I don’t believe enough people stop to ask themselves why they feel the need to center femininity specifically in these instances in the first place. It is undeniable that The Feminine is constantly challenged by society at large and that those who fall under that umbrella deserve refuge from that violence. But it’s also not that simple. For many, their oppression stems from their inability or refusal to conform to what the patriarchy deems as feminine rather than for their subscription to it. Shaniece Powell, an Activist, Writer, Artist, Black Trans Woman and friend of mine, had this to say in response to an article arguing that non-binary femmes need to be included in feminism: “I think something without the toxicity and exclusivity of feminism needs to be created. The people deserve better than feminism.”
This, I think, perfectly sums up a lot of the issues that many people have with this discourse as a whole. A lot of what is considered feminine in modern day exists purely in direct opposition of toxic masculinity. Therefore, it inherently internalizes some of that toxicity. For instance, there are cis women who center the entirety of their femininity around how well they can live up to the impossible standards men set for them while building that platform on the backs of women they deem not feminine enough, i.e dark skin, trans, tall, fat, etc. Gendered violence can be enacted by those who are feminine, it can be enacted by women. And those who are neither are capable of it as well.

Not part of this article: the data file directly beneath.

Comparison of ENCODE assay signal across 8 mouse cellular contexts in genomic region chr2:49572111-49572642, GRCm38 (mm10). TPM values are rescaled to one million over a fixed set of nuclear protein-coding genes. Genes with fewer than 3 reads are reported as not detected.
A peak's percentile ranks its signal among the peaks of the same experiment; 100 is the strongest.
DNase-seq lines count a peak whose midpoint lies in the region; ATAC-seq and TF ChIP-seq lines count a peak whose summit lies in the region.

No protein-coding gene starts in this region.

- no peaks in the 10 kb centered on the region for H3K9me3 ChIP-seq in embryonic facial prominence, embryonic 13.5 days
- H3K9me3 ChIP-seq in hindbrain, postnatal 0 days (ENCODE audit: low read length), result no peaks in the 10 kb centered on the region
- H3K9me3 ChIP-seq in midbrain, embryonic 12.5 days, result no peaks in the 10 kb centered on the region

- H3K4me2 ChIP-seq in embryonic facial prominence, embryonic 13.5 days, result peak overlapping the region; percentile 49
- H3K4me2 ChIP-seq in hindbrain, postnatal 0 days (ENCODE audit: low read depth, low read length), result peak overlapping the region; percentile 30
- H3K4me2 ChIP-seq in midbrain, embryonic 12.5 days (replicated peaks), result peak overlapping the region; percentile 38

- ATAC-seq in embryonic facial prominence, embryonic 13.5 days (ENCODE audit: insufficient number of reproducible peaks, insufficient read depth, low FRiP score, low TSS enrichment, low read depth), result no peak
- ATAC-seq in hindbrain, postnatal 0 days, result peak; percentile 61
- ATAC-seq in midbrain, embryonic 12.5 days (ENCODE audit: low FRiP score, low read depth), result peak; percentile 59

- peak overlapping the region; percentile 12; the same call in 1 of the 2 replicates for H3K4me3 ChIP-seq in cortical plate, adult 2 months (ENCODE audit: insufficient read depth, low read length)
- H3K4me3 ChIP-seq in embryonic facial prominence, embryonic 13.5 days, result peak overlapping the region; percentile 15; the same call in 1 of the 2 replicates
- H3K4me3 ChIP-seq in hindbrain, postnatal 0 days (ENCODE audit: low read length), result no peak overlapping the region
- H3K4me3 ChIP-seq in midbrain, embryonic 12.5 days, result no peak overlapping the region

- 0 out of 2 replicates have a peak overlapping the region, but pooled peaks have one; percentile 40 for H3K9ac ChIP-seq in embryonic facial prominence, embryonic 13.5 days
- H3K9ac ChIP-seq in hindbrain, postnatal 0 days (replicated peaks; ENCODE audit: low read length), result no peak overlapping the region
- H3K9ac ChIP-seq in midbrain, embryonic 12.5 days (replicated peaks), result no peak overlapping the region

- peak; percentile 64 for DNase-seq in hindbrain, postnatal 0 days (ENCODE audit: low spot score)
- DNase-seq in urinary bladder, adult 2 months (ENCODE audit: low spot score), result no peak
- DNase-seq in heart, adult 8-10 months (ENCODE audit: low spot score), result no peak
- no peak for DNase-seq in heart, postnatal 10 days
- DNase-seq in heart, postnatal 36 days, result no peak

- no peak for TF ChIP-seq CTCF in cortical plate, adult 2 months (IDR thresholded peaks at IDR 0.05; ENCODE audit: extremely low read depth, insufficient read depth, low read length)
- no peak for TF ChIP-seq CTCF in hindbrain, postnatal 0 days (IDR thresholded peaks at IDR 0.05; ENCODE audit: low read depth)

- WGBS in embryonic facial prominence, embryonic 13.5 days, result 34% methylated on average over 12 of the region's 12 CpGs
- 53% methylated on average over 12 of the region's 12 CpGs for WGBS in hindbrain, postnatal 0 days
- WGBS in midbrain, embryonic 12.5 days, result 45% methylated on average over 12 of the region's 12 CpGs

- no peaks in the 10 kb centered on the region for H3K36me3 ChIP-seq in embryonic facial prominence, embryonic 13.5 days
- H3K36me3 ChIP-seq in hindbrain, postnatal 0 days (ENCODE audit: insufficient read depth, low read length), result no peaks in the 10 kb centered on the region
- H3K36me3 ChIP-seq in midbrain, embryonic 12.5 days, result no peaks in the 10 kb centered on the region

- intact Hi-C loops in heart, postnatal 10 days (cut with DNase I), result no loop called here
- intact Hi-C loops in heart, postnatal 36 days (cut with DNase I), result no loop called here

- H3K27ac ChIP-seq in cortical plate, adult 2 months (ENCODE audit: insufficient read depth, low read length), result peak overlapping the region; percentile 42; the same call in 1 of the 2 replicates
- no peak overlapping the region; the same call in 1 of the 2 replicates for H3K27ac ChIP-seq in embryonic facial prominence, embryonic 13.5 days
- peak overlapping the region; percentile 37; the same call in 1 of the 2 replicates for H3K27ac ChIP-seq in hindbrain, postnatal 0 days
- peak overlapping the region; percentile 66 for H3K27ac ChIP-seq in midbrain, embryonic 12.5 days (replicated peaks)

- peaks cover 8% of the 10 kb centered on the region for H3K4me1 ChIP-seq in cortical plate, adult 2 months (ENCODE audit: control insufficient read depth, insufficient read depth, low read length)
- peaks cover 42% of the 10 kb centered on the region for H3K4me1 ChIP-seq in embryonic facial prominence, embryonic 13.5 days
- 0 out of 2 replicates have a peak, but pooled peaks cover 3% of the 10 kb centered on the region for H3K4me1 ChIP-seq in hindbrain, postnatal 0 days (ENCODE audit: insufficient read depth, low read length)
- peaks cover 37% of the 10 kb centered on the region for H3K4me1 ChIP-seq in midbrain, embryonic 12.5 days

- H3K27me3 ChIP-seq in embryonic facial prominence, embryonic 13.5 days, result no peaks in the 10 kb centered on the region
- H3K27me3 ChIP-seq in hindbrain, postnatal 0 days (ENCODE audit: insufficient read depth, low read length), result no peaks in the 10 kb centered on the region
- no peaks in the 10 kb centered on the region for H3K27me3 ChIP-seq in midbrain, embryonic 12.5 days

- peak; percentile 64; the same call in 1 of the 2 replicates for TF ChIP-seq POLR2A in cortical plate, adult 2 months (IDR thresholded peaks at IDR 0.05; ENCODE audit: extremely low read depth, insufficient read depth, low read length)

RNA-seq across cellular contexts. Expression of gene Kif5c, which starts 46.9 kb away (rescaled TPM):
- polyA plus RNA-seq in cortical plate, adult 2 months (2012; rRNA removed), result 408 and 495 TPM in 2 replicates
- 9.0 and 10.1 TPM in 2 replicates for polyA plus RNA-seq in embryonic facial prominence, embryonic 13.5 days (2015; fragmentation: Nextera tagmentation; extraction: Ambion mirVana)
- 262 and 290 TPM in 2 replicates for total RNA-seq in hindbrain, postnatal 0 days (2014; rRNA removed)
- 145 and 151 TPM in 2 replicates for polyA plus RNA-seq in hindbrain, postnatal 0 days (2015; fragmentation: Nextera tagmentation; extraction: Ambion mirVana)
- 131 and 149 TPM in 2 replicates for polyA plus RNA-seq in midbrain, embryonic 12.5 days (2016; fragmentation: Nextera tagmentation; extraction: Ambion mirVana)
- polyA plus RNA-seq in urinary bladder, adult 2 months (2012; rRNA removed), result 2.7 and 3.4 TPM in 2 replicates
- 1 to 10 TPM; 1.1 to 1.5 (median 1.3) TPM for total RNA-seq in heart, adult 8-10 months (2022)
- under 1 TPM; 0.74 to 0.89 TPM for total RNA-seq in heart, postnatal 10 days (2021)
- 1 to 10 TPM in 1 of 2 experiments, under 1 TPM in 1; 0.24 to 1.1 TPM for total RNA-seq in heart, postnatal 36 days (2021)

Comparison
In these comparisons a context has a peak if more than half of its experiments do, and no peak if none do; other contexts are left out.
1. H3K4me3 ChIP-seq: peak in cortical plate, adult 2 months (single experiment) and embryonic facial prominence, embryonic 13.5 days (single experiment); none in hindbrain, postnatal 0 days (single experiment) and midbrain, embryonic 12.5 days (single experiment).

When speaking about gendered oppression, there needs to be nuance. It needs to be understood that this oppression can occur laterally and intra-communally. It needs to be understood that this fight isn’t about a “battle of the sexes” but about revolutionizing our understanding of gender structures. Many of us became comfortable in allowing womanhood and femininity to be the sole face of the fight against the patriarchy, not realizing how counterproductive it would eventually become.
So, how can we be sure that we are using language that is not only inclusive, but concise and respectful and well? First and foremost, I believe we have to understand that all genders are in some way being repressed and suffocated in this system to varying degrees, and that at some point they each will have something to say and will require a space for that. Once we grasp that, we can have a better understanding of how to approach each conversation without making assumptions about other people and what their needs are.
A term that has recently picked up in intersectional communities that I believe addresses the proper crowds while also leaving room for contextual usage is Marginalized Genders (sometimes called MaGes). It’s what I suggest to people who are fleshing out these difficult conversations. But none of this is to say that more specific language can’t be used when the context calls for it. Only that we are mindful of what each discussion calls for. It is my hope that overall people can begin to actively work towards being as accurate as possible with their language.
Danny Reneè is an androgynous freelance writer, stay at home parent and hoodoo spiritualist.